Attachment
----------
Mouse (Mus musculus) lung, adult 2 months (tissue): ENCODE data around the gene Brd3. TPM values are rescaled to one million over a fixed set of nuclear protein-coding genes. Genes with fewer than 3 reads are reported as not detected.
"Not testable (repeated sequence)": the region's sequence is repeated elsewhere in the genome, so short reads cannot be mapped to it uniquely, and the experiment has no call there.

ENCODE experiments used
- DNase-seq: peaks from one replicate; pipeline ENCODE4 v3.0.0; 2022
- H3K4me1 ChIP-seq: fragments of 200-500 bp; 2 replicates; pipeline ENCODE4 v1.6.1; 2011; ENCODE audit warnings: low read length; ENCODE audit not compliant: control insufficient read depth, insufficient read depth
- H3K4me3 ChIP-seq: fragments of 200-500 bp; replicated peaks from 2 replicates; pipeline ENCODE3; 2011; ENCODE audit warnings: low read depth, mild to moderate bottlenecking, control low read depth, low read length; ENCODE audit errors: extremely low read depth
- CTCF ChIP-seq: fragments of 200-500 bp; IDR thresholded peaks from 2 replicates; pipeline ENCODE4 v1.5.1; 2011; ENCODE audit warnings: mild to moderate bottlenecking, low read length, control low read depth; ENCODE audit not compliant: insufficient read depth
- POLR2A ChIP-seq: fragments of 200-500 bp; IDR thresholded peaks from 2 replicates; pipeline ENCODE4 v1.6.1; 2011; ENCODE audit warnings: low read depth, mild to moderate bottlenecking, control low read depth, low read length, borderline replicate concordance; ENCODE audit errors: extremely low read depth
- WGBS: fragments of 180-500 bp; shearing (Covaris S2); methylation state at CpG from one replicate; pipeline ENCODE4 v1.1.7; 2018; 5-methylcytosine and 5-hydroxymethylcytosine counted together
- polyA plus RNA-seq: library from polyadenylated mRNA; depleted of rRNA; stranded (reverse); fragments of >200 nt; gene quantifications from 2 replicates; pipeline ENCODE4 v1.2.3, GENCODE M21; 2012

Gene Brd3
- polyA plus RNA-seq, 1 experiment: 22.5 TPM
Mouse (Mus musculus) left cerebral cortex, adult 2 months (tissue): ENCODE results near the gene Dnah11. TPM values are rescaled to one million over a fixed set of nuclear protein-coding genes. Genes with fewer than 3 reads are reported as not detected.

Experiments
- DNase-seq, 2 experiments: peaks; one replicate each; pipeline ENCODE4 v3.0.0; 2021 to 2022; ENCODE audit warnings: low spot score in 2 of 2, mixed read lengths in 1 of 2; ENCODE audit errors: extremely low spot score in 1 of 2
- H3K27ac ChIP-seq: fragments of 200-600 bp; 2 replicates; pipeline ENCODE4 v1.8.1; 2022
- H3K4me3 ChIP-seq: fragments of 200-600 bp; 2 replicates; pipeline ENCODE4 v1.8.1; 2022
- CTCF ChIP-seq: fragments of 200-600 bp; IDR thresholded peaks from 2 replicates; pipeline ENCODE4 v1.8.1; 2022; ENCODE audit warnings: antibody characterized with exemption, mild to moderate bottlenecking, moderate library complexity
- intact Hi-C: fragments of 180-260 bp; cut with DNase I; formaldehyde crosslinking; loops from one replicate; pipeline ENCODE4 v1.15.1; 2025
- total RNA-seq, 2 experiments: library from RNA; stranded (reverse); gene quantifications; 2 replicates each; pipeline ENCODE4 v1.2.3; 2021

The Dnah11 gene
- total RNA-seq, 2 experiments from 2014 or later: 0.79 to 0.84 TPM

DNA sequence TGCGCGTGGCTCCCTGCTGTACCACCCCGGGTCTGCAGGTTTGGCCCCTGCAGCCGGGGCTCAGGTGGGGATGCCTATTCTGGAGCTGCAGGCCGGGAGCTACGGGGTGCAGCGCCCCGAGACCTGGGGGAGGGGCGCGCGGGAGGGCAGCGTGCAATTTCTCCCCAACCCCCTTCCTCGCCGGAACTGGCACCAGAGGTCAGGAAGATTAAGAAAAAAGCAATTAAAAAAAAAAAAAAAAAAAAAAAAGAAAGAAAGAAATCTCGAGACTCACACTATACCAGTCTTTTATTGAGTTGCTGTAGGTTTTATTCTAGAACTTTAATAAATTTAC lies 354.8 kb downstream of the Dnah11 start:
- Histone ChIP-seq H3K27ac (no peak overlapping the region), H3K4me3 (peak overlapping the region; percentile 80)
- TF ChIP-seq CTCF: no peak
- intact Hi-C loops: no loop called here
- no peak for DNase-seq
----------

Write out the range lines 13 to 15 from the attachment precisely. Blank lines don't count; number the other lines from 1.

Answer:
Mouse (Mus musculus) left cerebral cortex, adult 2 months (tissue): ENCODE results near the gene Dnah11. TPM values are rescaled to one million over a fixed set of nuclear protein-coding genes. Genes with fewer than 3 reads are reported as not detected.

Experiments
- DNase-seq, 2 experiments: peaks; one replicate each; pipeline ENCODE4 v3.0.0; 2021 to 2022; ENCODE audit warnings: low spot score in 2 of 2, mixed read lengths in 1 of 2; ENCODE audit errors: extremely low spot score in 1 of 2